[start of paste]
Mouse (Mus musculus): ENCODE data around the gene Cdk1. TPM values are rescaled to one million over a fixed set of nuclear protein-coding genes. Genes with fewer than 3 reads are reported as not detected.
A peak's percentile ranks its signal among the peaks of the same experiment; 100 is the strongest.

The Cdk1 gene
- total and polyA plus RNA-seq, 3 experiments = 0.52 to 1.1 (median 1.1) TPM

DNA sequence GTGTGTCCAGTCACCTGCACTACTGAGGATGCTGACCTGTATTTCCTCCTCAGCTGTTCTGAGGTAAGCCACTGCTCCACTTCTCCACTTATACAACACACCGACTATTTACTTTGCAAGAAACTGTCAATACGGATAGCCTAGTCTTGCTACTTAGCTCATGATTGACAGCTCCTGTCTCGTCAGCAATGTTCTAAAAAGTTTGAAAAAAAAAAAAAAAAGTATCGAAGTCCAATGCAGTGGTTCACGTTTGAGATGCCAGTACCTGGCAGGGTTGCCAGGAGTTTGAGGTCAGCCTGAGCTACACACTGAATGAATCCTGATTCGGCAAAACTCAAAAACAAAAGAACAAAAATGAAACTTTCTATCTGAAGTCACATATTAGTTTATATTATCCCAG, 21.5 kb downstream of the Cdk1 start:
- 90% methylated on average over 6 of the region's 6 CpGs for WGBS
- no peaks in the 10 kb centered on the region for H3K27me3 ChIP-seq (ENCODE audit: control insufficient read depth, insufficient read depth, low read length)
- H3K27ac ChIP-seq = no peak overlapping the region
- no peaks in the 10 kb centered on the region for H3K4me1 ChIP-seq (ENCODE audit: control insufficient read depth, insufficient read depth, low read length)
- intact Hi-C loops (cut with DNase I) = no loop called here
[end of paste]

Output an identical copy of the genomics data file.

Mouse (Mus musculus): ENCODE data around the gene Cdk1. TPM values are rescaled to one million over a fixed set of nuclear protein-coding genes. Genes with fewer than 3 reads are reported as not detected.
A peak's percentile ranks its signal among the peaks of the same experiment; 100 is the strongest.

The Cdk1 gene
- total and polyA plus RNA-seq, 3 experiments = 0.52 to 1.1 (median 1.1) TPM

DNA sequence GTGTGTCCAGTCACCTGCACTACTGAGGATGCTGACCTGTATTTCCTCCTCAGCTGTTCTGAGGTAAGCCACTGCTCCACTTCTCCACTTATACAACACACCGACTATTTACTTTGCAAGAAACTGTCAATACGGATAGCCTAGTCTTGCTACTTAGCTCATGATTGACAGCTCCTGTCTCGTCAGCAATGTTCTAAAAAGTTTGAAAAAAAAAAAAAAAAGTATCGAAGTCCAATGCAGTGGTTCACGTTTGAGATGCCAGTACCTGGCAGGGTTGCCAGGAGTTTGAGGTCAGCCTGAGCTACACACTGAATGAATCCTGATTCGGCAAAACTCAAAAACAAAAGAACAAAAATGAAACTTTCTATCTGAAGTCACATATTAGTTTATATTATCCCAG, 21.5 kb downstream of the Cdk1 start:
- 90% methylated on average over 6 of the region's 6 CpGs for WGBS
- no peaks in the 10 kb centered on the region for H3K27me3 ChIP-seq (ENCODE audit: control insufficient read depth, insufficient read depth, low read length)
- H3K27ac ChIP-seq = no peak overlapping the region
- no peaks in the 10 kb centered on the region for H3K4me1 ChIP-seq (ENCODE audit: control insufficient read depth, insufficient read depth, low read length)
- intact Hi-C loops (cut with DNase I) = no loop called here